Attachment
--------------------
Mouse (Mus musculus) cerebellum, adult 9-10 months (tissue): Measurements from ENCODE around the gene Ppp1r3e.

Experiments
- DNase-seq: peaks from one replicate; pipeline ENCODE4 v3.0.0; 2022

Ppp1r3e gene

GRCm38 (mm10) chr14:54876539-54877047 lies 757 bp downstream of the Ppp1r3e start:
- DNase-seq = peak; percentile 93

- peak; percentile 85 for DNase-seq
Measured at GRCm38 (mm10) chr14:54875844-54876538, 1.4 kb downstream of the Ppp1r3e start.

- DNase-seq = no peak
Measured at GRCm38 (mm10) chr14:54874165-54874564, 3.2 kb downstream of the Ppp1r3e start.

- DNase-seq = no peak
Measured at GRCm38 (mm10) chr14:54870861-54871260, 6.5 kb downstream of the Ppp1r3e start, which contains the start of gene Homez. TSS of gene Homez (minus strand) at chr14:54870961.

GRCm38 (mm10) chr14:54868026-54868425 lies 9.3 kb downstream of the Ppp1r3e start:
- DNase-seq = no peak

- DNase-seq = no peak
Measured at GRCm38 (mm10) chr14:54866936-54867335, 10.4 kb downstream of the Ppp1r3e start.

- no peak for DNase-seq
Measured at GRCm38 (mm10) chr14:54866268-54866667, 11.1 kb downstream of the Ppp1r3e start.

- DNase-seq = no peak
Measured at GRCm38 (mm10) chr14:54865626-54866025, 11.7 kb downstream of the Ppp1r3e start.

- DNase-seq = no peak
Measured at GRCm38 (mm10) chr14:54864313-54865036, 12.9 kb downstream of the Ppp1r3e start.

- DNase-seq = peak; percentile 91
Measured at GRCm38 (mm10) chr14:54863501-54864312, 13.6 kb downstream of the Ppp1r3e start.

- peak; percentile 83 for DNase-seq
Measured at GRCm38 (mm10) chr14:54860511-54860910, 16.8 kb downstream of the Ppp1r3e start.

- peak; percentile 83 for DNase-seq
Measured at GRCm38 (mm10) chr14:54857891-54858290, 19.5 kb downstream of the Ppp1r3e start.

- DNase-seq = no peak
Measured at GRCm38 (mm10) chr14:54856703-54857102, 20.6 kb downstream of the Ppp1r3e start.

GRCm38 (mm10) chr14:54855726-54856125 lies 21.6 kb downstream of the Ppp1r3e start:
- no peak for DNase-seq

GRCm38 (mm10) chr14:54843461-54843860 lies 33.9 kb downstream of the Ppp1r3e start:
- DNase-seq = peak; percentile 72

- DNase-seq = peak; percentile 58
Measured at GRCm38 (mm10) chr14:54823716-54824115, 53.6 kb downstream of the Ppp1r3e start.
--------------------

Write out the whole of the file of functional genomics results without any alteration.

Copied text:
Mouse (Mus musculus) cerebellum, adult 9-10 months (tissue): Measurements from ENCODE around the gene Ppp1r3e.

Experiments
- DNase-seq: peaks from one replicate; pipeline ENCODE4 v3.0.0; 2022

Ppp1r3e gene

GRCm38 (mm10) chr14:54876539-54877047 lies 757 bp downstream of the Ppp1r3e start:
- DNase-seq = peak; percentile 93

- peak; percentile 85 for DNase-seq
Measured at GRCm38 (mm10) chr14:54875844-54876538, 1.4 kb downstream of the Ppp1r3e start.

- DNase-seq = no peak
Measured at GRCm38 (mm10) chr14:54874165-54874564, 3.2 kb downstream of the Ppp1r3e start.

- DNase-seq = no peak
Measured at GRCm38 (mm10) chr14:54870861-54871260, 6.5 kb downstream of the Ppp1r3e start, which contains the start of gene Homez. TSS of gene Homez (minus strand) at chr14:54870961.

GRCm38 (mm10) chr14:54868026-54868425 lies 9.3 kb downstream of the Ppp1r3e start:
- DNase-seq = no peak

- DNase-seq = no peak
Measured at GRCm38 (mm10) chr14:54866936-54867335, 10.4 kb downstream of the Ppp1r3e start.

- no peak for DNase-seq
Measured at GRCm38 (mm10) chr14:54866268-54866667, 11.1 kb downstream of the Ppp1r3e start.

- DNase-seq = no peak
Measured at GRCm38 (mm10) chr14:54865626-54866025, 11.7 kb downstream of the Ppp1r3e start.

- DNase-seq = no peak
Measured at GRCm38 (mm10) chr14:54864313-54865036, 12.9 kb downstream of the Ppp1r3e start.

- DNase-seq = peak; percentile 91
Measured at GRCm38 (mm10) chr14:54863501-54864312, 13.6 kb downstream of the Ppp1r3e start.

- peak; percentile 83 for DNase-seq
Measured at GRCm38 (mm10) chr14:54860511-54860910, 16.8 kb downstream of the Ppp1r3e start.

- peak; percentile 83 for DNase-seq
Measured at GRCm38 (mm10) chr14:54857891-54858290, 19.5 kb downstream of the Ppp1r3e start.

- DNase-seq = no peak
Measured at GRCm38 (mm10) chr14:54856703-54857102, 20.6 kb downstream of the Ppp1r3e start.

GRCm38 (mm10) chr14:54855726-54856125 lies 21.6 kb downstream of the Ppp1r3e start:
- no peak for DNase-seq

GRCm38 (mm10) chr14:54843461-54843860 lies 33.9 kb downstream of the Ppp1r3e start:
- DNase-seq = peak; percentile 72

- DNase-seq = peak; percentile 58
Measured at GRCm38 (mm10) chr14:54823716-54824115, 53.6 kb downstream of the Ppp1r3e start.